So you head off to the big city from rural America. Anything is better than the dull world of backwoods Indiana - you even write a screed saying how dreadful the old place was. And then you find out what people in the shiny city think of folk from your backwood:
Friends at work one day called her over to ask about Cracker Barrel. “It’s just like a chain restaurant we go to treat ourselves,” Ms. Cronkhite said.This attitude is commonplace (and not new either) - here's Aesop from about 600BC:
A co-worker jumped in: “It’s this really white-trash restaurant that overweight Midwesterners go to.”
Then came the invitation to join some friends at Butter. The San Francisco bar is decorated as a sendup of rural white America, complete with the front end of a Winnebago RV. The menu included such cocktails as the Whitetrash Driver, vodka and SunnyD; Bitchin’ Camaro, spiced rum and Dr Pepper; and After School Special, vodka and grape soda.
“It was, all of the sudden, in my face,” Ms. Cronkhite said. “Things at home we thought were nice or parts of our culture were treated with open scorn and disdain and like a joke.”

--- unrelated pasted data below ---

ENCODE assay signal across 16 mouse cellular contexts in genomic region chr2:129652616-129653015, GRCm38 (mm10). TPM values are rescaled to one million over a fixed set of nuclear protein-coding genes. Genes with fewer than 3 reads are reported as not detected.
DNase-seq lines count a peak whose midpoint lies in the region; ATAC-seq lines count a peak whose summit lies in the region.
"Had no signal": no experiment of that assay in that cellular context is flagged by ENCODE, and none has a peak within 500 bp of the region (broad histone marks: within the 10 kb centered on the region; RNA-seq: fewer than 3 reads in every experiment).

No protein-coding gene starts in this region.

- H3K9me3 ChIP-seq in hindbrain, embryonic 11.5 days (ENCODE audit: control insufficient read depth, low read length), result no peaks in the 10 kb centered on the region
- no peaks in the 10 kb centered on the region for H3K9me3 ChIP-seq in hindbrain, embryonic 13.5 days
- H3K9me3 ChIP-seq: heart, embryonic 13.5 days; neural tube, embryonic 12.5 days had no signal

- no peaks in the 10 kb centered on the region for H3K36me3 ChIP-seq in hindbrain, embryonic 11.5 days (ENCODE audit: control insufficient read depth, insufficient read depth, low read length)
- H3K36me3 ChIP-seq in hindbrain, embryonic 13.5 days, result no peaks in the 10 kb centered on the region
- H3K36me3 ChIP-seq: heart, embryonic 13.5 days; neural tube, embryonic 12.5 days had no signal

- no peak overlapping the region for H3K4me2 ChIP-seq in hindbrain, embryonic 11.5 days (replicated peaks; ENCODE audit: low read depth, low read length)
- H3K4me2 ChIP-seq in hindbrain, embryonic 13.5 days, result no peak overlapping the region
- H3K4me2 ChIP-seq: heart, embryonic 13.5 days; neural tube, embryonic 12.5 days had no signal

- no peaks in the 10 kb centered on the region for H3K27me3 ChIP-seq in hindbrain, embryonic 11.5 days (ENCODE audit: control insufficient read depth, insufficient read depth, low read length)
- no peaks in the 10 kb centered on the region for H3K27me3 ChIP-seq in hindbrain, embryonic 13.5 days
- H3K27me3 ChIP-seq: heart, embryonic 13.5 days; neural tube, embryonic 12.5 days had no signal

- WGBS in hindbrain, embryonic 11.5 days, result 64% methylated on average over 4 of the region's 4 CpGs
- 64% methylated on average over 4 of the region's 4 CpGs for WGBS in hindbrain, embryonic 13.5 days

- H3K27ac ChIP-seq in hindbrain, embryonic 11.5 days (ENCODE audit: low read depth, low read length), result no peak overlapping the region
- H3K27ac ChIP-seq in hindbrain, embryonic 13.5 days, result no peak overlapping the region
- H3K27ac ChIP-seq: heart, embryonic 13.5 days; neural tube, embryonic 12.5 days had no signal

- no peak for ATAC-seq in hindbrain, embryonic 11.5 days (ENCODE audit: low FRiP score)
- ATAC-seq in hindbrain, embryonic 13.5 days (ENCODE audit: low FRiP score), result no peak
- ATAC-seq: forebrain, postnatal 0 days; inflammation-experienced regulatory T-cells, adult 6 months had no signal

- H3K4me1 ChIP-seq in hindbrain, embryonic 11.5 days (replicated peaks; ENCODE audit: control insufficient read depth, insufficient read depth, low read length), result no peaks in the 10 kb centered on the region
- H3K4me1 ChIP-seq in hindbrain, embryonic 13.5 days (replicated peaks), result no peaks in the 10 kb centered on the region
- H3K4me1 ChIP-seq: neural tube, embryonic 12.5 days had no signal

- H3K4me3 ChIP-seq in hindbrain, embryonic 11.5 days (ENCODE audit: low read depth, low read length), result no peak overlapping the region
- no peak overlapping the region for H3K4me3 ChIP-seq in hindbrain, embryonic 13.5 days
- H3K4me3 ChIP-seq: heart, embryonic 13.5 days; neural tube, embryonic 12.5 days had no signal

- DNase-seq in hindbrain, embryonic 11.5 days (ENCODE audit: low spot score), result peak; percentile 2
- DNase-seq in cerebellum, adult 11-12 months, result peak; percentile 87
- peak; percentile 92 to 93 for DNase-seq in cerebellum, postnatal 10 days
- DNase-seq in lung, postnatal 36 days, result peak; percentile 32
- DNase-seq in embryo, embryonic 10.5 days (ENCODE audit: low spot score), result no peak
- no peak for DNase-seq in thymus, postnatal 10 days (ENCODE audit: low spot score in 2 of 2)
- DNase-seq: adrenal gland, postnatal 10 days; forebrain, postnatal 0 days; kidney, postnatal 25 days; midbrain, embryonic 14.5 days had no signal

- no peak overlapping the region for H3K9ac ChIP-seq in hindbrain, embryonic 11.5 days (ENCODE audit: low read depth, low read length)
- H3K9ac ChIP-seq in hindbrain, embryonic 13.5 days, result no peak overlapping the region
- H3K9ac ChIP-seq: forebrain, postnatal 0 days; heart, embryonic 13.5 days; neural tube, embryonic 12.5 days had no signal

A country mouse invited his cousin who lived in the city to come visit him. The city mouse was so disappointed with the sparse meal which was nothing more than a few kernels of corn and a couple of dried berries.The disdain of city dwellers for the culinary choices of folk from the sticks is reciprocated but there's still a tendency to see those upcountry, working class dishes as an ironic joke, something a bit naff or, worst of all, unhealthy, unpleasant muck. There is a snooty distaste from our metropolitan elite for Wetherspoons, Harvester and other pub eateries selling Sunday lunches, cheap steaks and jumbo fish all washed down with beer, cheap white wine and Coca-Cola. We're better than that is the tone and you're fat is the message.
To some in that metropolitan elite all this is just a bit "Brexit-y" - scotch eggs, corned beef, cheap lager, sandwich spread, spam, value baked beans and, of course, salad cream:
It's not, however, about Brexit just that leaving the EU acts as a sort of conduit for some of that snobbish disdain - typified by Yasmin Alibhai-Brown using 'shops filled with pie and chips' as a sort of anti-Brexit dog whistle, a position so snobbish that Iain Martin's conclusion is the best antidote:
This shows that Vote Leave missed a trick in June 2016. If they had promised on the side of their bus that Britain post-Brexit would have “shops full of pies” I suspect that Leave would have won the EU referendum by a bigger margin. If chips were also provided, it would have been a landslide among British men.